Microsoft will release the Windows 8 Release Preview -- the last of the public test builds of the operating system before it is released to manufacturing -- the first week of June.
Microsoft Windows chief Steven Sinofsky made the announcement at a Windows developer event in Tokyo on April 24.
Microsoft officials have said previously that the company is not necessarily sticking to the same timeline it followed with Windows 7, but it's hard not to compare. Here's what that looked like:
Windows 7 beta released: January 2009
Windows 7 Release Candidate released: May 2009
Windows 7 RTM: July 2009
Windows 7 launch: October 2009
Windows 8 beta (Consumer Preview) released: February 2012
Windows 8 Release Candidate (Release Preview) released: June 2012
Windows 8 RTM: Late July/August 2012 (?)
Windows 8 launch: October 2012 (?)
Update: In case there was any lingering doubt that Windows Server 2012 (a k a Windows Server 8) is on the same schedule, Microsoft officials noted today that the Release Candidate of Server also is due in early June 2012.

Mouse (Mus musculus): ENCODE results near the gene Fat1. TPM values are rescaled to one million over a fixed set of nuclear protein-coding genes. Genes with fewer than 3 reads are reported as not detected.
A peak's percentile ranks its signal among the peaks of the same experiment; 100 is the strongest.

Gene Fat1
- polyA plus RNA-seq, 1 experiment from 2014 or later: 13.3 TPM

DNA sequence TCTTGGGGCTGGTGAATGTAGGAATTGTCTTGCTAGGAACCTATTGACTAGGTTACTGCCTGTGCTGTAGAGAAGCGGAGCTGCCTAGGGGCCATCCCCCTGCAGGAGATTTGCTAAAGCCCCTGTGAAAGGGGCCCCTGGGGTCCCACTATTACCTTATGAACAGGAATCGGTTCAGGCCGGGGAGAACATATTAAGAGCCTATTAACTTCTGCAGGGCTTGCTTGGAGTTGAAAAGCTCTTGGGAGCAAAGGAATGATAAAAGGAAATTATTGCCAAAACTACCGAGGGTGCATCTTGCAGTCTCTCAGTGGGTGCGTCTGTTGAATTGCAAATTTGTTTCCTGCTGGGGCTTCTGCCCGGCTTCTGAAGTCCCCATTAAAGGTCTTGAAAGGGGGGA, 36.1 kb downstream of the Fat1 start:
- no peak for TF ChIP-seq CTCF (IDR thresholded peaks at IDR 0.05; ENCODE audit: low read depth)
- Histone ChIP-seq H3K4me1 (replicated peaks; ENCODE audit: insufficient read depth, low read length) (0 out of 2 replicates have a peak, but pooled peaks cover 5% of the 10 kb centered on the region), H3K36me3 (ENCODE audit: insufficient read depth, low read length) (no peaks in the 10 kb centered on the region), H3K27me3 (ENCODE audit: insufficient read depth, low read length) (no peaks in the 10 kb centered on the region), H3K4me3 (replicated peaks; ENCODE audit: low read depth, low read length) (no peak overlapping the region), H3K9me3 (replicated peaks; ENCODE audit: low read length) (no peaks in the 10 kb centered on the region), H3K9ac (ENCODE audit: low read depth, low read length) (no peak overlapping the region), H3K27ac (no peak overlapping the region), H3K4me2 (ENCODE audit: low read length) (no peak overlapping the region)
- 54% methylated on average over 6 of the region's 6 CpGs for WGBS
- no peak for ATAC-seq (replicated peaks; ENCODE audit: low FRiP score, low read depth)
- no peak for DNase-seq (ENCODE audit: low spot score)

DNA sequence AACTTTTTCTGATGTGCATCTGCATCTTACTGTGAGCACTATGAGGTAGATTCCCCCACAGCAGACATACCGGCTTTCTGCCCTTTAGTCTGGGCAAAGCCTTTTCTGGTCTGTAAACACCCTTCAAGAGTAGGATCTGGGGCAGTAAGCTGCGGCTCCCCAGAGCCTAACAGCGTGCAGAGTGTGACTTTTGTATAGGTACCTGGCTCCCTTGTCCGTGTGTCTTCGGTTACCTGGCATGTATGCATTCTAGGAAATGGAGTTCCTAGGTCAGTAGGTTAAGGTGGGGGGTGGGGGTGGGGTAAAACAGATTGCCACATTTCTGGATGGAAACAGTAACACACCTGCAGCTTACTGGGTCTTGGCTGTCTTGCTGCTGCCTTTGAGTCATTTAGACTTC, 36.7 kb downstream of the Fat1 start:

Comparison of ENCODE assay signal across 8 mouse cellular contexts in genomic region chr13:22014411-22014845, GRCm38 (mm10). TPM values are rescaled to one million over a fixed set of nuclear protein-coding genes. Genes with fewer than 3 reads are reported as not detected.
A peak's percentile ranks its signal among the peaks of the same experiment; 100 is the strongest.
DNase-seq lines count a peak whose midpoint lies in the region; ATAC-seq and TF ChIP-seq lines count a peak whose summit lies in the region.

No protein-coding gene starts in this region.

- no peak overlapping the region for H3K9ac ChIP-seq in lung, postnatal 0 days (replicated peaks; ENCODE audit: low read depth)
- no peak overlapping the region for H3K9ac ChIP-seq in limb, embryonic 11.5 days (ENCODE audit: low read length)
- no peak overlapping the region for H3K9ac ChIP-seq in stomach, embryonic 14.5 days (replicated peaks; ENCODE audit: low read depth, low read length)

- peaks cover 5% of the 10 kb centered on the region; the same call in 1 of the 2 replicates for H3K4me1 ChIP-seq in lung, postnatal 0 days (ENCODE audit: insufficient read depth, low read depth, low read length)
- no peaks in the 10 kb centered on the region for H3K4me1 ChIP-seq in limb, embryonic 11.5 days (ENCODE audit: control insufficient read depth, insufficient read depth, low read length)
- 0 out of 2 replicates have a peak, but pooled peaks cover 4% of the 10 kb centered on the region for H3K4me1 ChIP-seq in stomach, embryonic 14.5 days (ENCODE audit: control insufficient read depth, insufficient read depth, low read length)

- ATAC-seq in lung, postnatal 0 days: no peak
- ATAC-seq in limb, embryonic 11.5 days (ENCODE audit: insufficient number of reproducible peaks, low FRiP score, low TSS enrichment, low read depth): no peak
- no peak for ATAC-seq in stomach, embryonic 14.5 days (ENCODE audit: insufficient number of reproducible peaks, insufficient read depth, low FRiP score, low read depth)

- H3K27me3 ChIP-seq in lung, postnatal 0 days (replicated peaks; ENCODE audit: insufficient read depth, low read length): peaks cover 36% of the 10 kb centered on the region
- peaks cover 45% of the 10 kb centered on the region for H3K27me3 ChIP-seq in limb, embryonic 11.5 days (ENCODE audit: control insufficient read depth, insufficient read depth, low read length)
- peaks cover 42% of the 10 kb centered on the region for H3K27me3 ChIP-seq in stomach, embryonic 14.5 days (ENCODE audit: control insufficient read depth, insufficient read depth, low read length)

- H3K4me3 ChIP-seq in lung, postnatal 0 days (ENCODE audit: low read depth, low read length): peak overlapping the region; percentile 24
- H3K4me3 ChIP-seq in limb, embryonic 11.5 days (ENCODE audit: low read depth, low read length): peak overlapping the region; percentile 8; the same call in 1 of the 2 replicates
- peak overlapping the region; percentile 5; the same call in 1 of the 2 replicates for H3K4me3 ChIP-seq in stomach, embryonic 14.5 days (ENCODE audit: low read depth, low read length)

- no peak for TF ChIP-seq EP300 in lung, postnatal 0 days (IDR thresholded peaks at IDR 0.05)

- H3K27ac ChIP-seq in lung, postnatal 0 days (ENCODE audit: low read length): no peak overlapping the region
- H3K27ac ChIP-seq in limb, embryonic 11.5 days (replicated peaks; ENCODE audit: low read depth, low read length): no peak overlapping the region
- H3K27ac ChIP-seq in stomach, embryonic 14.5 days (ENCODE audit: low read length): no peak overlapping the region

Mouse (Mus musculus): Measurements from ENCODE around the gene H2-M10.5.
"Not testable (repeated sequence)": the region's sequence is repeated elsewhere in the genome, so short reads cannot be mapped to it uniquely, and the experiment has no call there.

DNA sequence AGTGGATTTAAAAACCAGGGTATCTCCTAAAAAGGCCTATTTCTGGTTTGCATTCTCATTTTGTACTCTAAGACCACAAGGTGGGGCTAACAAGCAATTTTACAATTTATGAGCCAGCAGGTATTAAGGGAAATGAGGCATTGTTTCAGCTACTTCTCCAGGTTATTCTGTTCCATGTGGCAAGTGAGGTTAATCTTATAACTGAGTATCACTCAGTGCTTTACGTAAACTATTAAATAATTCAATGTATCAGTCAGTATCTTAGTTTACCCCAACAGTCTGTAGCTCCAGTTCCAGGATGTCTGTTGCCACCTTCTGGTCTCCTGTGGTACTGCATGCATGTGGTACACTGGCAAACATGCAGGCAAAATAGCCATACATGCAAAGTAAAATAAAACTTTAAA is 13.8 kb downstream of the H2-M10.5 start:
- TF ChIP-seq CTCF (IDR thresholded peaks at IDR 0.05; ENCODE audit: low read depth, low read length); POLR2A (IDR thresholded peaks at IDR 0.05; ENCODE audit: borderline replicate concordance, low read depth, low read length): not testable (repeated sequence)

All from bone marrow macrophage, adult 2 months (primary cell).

The last two dates are guesses, obviously, as Microsoft officials have not shared them publicly. August is typically a month when the Microsoft campus is quiet and empty, so maybe RTM will happen at the very end of July. Again, just guessing here.
The first week of June, when the Release Preview is slated to arrive, lines up nicely with the Computex conference in Tapei. The dates for that are June 5 through 9. Last year, Microsoft used Computex to show off the latest Windows 7 test build (which was pre-Developer Preview, at that point).
I am hearing from my sources that the next Build conference, or whatever Microsoft ends up calling its Windows 8 developer conference this year, is increasingly sounding like an October event.
Some company watchers also are expecting Microsoft to sync up the Windows Phone 8 launch with the Windows 8 launch this fall -- possibly October -- if earlier rumors are correct.
Bottom line: Windows 8 is in its final development stages. It should be available, as many have been predicting for more than a year, by this fall on new x86/x64 and ARM-based tablets and PCs.